Kazakhstan Just Weighed In On Bitcoin And Cryptocurrency

Over the past few months we’ve seen numerous countries outline their respective positions on the cryptocurrency space. Japan has established itself as a proponent and – by proxy – a potential leader in the sector. Russia has decided that it’s going to create its own cryptocurrency, interestingly called the Cryptoruble, and that it’s going to use the currency to try and get a jump on its western neighbors.

Switzerland, Ukraine, China, France, the UK – all of these countries have hit press with an update and each, in its own special way, has affected the price of bitcoin, in turn, sentiment surrounding the cryptocurrency space as a whole.

As we head into the close of the week this week, the latest country to throw its keys into the hat is Kazakhstan.

Policymakers in the eastern European nation are reportedly set to create their own cryptocurrency.

The coin will arise from a partnership between Kazakhstan’s Astana International Financial Center (AIFC), which is a government entitiy, and Exante, a company that controls and operates the Exante trading platform and that bills itself as a Malta-based investment company that that was founded in 2011.

The new currency will be backed by fiat currency, which is a sort of middle ground approach that many of the more conservative operators in this space (read: governments) seem to be favoring and – as yet – there’s been no word on exactly what the currency will be called or what sort of protocol it will entail.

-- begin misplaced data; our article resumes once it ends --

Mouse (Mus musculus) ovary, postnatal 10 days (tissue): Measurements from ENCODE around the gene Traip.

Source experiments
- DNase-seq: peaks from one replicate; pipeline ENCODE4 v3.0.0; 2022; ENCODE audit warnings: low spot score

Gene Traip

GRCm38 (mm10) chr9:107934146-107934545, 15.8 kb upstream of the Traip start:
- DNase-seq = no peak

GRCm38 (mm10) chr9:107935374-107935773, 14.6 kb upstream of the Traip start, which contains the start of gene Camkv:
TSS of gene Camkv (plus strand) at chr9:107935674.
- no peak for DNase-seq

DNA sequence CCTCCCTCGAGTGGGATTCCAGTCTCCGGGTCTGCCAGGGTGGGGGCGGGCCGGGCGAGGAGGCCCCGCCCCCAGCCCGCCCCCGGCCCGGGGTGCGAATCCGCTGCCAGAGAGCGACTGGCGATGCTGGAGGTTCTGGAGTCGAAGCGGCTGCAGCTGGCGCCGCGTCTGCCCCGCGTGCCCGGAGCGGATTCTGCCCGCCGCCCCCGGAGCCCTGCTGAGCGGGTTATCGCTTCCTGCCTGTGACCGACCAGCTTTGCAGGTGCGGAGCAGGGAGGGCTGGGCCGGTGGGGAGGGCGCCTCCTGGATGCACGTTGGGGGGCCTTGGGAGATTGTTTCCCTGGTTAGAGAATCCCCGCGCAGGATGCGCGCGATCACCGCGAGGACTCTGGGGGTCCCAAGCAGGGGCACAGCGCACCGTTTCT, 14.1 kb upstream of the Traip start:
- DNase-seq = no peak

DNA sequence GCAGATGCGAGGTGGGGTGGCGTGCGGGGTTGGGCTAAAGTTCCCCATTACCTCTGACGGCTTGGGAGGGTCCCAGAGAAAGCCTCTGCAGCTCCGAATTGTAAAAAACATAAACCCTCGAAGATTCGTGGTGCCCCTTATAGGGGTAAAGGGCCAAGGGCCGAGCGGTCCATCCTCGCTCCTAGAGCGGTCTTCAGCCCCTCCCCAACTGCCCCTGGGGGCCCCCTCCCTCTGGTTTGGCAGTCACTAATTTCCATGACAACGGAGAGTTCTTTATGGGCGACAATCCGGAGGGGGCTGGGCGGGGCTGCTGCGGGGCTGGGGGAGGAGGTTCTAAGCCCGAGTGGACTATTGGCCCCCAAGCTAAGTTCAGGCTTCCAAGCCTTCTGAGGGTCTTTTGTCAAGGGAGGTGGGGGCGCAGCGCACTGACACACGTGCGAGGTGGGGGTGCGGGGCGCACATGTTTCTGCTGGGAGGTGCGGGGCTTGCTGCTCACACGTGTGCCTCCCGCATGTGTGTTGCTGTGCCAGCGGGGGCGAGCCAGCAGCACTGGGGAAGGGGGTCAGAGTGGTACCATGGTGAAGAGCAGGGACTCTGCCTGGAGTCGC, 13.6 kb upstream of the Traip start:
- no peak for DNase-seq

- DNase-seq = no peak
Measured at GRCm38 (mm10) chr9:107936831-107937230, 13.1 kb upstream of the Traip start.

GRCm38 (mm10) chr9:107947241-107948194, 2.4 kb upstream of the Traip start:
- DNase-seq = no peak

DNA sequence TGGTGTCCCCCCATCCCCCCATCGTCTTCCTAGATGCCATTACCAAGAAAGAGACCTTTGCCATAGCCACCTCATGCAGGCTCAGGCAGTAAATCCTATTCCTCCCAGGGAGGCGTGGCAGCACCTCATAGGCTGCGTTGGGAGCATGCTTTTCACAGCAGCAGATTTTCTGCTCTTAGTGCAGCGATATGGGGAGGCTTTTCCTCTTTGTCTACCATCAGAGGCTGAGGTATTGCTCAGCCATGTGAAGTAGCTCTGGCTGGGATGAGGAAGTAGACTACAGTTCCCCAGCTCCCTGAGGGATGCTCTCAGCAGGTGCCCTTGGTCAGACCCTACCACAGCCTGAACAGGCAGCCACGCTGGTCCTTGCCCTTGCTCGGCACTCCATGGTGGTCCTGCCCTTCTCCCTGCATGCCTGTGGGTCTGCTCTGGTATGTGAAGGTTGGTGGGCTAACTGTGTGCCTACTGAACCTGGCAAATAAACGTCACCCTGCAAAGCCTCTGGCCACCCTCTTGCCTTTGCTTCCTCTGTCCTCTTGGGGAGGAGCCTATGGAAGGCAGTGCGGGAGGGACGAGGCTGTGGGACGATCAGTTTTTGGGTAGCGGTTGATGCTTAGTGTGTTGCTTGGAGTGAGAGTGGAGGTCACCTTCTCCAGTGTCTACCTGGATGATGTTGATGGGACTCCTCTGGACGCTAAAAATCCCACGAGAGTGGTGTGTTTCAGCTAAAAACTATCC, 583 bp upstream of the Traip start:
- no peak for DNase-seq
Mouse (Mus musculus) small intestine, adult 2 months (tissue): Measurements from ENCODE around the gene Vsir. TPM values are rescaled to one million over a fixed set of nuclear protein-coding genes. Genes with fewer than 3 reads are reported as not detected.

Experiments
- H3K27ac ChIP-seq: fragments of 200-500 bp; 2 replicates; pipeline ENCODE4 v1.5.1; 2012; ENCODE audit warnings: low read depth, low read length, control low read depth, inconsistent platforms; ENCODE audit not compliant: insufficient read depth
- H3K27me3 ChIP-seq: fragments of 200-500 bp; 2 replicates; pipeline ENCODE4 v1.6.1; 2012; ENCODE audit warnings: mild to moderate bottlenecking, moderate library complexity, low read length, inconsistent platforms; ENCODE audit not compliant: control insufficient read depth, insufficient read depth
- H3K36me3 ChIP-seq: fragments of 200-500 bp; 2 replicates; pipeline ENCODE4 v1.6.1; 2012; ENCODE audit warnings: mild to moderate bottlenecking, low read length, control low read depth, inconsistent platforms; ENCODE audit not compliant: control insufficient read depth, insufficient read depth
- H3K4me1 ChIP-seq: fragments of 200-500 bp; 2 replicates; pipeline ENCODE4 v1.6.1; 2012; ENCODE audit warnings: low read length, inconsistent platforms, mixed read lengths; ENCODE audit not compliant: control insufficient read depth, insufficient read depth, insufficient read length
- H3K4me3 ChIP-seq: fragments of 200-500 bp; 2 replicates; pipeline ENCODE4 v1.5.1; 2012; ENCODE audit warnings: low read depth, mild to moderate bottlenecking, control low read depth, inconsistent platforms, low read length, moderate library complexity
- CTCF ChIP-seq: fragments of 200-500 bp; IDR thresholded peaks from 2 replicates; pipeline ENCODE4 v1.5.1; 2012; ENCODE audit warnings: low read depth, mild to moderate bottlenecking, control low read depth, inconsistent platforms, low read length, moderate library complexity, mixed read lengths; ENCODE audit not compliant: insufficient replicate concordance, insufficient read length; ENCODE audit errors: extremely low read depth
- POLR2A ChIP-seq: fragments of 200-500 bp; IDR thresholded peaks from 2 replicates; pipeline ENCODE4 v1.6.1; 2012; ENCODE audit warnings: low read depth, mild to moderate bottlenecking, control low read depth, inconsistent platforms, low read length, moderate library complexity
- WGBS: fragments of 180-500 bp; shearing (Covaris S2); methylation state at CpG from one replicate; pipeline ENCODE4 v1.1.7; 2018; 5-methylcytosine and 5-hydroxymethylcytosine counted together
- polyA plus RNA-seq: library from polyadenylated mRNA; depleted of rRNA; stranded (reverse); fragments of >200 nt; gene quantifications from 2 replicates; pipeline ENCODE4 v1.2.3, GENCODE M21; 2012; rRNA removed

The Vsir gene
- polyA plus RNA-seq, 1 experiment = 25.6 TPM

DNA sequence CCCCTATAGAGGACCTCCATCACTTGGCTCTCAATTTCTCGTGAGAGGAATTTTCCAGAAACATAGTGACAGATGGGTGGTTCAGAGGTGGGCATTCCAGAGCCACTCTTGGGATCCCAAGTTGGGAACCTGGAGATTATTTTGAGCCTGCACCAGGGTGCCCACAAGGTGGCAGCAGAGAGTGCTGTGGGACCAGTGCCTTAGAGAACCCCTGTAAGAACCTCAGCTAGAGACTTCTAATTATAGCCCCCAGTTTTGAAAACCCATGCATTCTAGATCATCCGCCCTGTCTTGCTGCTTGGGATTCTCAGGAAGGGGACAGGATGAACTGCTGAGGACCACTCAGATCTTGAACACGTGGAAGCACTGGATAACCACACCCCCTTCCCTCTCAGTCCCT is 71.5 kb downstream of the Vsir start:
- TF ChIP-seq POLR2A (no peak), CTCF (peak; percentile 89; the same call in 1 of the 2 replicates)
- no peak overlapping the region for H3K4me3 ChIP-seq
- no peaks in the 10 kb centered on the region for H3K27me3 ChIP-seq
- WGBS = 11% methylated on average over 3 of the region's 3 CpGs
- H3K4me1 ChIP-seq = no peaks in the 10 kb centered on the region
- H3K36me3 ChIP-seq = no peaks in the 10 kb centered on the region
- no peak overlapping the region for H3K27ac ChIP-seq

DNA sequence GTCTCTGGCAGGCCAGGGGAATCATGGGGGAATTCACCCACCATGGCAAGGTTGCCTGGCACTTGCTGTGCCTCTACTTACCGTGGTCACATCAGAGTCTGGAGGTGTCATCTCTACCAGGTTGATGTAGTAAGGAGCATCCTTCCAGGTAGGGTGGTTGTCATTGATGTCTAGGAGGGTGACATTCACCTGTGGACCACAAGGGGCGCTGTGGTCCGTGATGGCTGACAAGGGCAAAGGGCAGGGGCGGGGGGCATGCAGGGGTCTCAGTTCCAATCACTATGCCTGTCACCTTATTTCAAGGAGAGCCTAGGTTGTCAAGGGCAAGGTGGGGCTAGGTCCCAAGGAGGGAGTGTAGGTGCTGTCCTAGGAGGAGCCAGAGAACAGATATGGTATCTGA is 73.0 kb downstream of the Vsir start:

Here’s what the governor of the AIFC had to say about the development:

“Astana’s leading financial regulators have already commenced their work and are laying the foundation for Kazakhstan’s fintech-ecosystem. We believe that the AIFC can become an international hub for blockchain operations and the development of the digital assets market is our key priority in the near future.”

The emergence of some of these otherwise economically smaller countries in the bitcoin and blockchain spaces has presented something of a potential global shift in development pace. No longer does a company need to rely on established bluechip entities to make itself a leader in global trade and commerce – instead, an openness towards fresh technologies seems to be all it takes right now.

Image courtesy of Ken and Nyetta via Flickr